Going back to the Times article, several brands did make the cut both in terms of the purpose and timing of their outreach: Allstate, who used radio ads in the wake of Hurricane Sandy to describe how policyholders could file claims; American Express, who emailed its members affected by Sandy offering “emergency financial, medical or travel assistance; and JetBlue’s outreach to flyers telling them it would waive change and cancellation fees for travel affected by the storm.

In each of these instances, the brands were providing timely, useful information victims needed to navigate the aftermath of the storm.

Communications to drive donations or other relief efforts also pass the timeliness test. We can point to Walmart’s efforts here, following both Harvey and Irma. Within a couple of days of Harvey’s landfall, Walmart aired this simple but powerful PSA called “That’s Texas.” For the first 27 seconds, there is no branding, no promotion – just images of brave Texans in the wake of the storm edited to the poem by the same name, reassuring them they’re “not alone.” The end card is a thank you to Americans who contributed to hurricane relief efforts (which often drives more donations).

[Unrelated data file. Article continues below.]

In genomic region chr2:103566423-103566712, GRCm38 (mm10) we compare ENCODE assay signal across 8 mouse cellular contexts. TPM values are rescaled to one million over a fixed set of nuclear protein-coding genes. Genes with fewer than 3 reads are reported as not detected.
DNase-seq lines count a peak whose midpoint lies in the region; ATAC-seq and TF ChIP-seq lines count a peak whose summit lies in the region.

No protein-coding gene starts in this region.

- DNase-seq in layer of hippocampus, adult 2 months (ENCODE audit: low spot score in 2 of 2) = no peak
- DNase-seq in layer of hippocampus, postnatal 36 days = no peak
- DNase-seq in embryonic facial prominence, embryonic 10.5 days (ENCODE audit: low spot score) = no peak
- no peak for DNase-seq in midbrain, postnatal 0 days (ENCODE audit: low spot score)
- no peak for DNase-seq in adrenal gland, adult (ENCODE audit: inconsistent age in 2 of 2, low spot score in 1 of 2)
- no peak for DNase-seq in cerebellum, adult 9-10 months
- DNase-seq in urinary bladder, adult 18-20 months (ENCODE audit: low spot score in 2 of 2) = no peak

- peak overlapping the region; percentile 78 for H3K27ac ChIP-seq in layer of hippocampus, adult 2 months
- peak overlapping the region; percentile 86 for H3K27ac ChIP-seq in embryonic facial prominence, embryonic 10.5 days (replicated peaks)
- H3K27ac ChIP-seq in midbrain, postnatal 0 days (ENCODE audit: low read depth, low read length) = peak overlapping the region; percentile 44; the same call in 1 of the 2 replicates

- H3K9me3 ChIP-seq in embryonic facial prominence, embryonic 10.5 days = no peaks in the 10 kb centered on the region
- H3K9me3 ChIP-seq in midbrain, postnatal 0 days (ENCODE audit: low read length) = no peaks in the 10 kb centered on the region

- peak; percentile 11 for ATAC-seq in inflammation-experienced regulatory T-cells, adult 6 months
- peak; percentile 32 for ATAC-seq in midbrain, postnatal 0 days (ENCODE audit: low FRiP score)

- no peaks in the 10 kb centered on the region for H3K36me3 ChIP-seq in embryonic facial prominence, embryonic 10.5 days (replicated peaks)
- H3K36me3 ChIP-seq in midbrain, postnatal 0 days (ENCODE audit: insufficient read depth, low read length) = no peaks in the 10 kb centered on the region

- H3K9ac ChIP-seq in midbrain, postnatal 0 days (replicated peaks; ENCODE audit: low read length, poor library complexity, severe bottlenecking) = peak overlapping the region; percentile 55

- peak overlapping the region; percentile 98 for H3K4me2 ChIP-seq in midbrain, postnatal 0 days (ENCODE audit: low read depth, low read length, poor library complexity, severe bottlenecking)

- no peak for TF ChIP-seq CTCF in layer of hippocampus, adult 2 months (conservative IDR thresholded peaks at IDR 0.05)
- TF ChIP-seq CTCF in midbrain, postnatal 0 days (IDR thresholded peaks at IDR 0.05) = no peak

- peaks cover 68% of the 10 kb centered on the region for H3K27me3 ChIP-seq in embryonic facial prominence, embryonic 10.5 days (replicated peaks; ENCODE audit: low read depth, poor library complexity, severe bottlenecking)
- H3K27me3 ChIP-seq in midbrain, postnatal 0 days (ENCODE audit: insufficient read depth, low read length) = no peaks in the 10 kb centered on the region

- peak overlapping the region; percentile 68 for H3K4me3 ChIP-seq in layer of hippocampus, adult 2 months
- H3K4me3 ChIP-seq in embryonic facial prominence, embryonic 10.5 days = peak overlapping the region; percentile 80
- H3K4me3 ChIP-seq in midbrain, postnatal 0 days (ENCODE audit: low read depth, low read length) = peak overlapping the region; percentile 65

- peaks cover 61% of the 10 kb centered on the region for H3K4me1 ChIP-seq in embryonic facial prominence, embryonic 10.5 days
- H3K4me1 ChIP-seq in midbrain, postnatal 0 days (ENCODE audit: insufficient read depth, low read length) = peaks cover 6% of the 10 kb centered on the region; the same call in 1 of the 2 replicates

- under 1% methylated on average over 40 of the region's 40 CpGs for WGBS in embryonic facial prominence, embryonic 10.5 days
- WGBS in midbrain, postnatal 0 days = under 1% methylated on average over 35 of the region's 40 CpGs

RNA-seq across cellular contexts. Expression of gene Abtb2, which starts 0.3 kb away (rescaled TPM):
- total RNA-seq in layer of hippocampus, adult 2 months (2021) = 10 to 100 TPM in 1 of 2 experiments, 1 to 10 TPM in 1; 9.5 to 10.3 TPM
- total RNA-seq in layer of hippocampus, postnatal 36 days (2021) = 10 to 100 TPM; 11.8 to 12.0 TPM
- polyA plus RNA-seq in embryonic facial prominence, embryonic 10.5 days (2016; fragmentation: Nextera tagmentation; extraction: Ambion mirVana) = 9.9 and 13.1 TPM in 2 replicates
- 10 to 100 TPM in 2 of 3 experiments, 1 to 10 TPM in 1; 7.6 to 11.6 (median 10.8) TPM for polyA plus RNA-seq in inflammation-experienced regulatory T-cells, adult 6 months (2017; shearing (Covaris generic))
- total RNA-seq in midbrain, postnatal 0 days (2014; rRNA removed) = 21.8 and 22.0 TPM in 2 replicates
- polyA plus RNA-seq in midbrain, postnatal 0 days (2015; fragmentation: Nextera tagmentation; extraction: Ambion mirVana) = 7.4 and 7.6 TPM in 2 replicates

Less than two weeks later, Walmart aired another PSA in partnership with the Red Cross, offering to double the value of any donations for hurricane relief. Again the ad was simple and non-promotional; rather it led with the easily shared belief that love (not a hurricane) is the strongest force in nature. While it’s arguable that that both PSAs do give the company  a brand-lifting pat on the back, Walmart obviously walked the talk and helped with relief efforts before any kind of public service announcements, which adds to their credibility.